The Indianapolis-based NCAA plans to review a deal to roll back North Carolina's controversial "bathroom bill" before it makes a decision on whether to bring neutral-site championships back to the state.
NCAA President Mark Emmert told reporters Thursday that the association's board of governors will have to discuss the new legislation before deciding whether they're comfortable hosting neutral-site championships in the state again. He said that process could take several days or more.
The NCAA previously said that it's deciding on four years of neutral-site championship locations and wouldn't put any in North Carolina if the law known as House Bill 2 were still on the books. The sports governing body had removed neutral-site championships from the state for the current school year.
North Carolina rolled back its "bathroom bill" Thursday in a bid to end the yearlong backlash over transgender rights that has cost the state dearly in business projects, conventions and basketball tournaments.
The compromise plan, announced Wednesday night by the Democratic governor and leaders of the Republican-controlled legislature, was worked out under mounting pressure from the NCAA, which threatened to take away more sporting events from the basketball-obsessed state as long as the law remained on the books.
The new measure cleared the House and Senate and was signed by Gov. Roy Cooper in a matter of hours.
Among other things, it repeals the best-known provision of HB2: a requirement that transgender people use public restrooms that correspond to the sex on their birth certificate.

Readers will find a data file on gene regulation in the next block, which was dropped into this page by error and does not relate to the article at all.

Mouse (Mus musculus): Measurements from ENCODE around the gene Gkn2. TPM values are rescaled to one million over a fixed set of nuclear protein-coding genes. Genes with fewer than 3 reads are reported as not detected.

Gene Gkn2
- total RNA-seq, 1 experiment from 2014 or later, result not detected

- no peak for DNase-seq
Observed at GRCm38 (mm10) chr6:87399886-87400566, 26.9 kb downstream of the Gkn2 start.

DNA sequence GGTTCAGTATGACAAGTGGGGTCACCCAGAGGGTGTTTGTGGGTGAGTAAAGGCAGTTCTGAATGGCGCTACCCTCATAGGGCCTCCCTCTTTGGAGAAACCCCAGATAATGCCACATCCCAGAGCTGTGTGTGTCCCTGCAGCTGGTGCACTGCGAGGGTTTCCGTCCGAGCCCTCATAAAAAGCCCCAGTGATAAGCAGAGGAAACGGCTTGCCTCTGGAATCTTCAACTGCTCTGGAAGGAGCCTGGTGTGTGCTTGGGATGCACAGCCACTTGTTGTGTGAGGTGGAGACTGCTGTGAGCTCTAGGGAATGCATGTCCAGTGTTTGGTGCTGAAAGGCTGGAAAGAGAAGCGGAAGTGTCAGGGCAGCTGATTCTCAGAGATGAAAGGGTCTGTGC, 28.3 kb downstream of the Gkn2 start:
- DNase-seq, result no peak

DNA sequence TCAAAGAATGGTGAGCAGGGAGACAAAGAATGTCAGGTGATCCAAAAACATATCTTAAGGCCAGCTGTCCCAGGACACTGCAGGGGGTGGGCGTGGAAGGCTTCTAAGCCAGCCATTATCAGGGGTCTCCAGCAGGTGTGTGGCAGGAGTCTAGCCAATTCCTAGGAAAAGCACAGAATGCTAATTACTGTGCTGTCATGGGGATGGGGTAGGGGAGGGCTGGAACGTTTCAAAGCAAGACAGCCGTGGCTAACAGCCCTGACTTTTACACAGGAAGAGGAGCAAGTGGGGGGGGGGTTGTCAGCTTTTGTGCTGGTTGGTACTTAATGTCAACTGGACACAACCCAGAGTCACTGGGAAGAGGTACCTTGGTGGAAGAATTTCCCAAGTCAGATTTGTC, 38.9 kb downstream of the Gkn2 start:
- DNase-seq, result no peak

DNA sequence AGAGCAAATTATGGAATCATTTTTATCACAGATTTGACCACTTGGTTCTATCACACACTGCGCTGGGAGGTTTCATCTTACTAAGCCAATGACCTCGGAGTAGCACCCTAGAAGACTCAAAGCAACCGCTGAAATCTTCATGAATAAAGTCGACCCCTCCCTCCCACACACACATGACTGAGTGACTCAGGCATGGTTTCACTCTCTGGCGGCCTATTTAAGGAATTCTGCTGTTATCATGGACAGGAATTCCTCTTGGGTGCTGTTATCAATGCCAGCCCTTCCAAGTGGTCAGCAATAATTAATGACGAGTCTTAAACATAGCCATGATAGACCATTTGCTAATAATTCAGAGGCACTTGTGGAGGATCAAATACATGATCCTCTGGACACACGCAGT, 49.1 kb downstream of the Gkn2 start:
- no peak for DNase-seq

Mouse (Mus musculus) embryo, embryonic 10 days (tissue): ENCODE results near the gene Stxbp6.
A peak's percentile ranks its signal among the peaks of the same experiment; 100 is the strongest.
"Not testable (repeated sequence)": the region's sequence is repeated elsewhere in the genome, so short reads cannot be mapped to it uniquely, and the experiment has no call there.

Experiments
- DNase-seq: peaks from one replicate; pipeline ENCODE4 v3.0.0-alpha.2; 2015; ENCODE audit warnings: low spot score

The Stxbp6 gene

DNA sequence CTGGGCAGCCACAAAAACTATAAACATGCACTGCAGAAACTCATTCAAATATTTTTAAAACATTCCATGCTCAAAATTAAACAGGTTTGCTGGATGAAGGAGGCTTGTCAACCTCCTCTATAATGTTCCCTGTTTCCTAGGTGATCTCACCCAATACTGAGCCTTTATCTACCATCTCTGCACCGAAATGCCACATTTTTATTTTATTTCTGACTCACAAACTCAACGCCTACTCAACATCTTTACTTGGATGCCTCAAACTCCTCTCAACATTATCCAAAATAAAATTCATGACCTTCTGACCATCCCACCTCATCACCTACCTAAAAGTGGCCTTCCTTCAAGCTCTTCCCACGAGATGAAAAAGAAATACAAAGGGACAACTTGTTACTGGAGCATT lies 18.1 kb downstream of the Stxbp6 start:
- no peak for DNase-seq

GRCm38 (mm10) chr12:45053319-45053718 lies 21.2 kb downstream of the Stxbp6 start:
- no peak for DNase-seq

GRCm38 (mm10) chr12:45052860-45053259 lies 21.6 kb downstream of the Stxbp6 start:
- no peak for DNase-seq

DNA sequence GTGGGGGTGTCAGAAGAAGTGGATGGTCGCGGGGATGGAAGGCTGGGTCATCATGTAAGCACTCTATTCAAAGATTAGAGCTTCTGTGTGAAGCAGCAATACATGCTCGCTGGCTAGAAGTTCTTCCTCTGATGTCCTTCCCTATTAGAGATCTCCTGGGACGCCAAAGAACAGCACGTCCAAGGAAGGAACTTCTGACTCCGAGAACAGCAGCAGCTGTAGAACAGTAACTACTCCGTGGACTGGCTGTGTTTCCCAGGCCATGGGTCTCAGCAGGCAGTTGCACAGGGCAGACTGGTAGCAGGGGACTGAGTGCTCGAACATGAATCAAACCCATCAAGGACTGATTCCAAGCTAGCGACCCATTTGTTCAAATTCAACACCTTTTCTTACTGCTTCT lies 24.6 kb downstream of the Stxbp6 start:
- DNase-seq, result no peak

"For over a year now, House Bill 2 has been a dark cloud hanging over our great state," the governor said in announcing the signing. "It has stained our reputation, it has discriminated against our people, and it has caused great economic harm in many of our communities."
The American Civil Liberties Union and gay rights activists complained that the new law still denies gay and transgender people certain protections from discrimination, and they demanded nothing less than full repeal.
As a result, it was unclear whether the retreat from HB2 would stop the boycotts or satisfy the NCAA.
Republican Rep. Scott Stone, who lives in Charlotte, urged his colleagues to vote for the new bill. It passed the House 70-48.
"We are impeding the growth in our revenues, in our abilities to do more things for tourism, for teacher pay … while we have this stigma hanging over us," Stone said. "The time has come for us to get out from under the national spotlight for negative things."
Conservatives, meanwhile, staunchly defended HB2 and condemned the new measure.
"This bill is at best a punt. At worst it is a betrayal of principle," Republican Sen. Dan Bishop, a primary sponsor of HB2, said on the Senate floor as the rollback was approved 32-16, with nine of 15 Democrats among the yes votes.
While the new measure eliminates the rule on transgender bathroom use, it also makes clear that state legislators — not local government or school officials — are in charge of policy on public restrooms.
HB2 had invalidated any local ordinances that protect gay or transgender people from discrimination in the workplace or in public accommodations. Under the new law, local governments can't enact any new such protections until December 2020.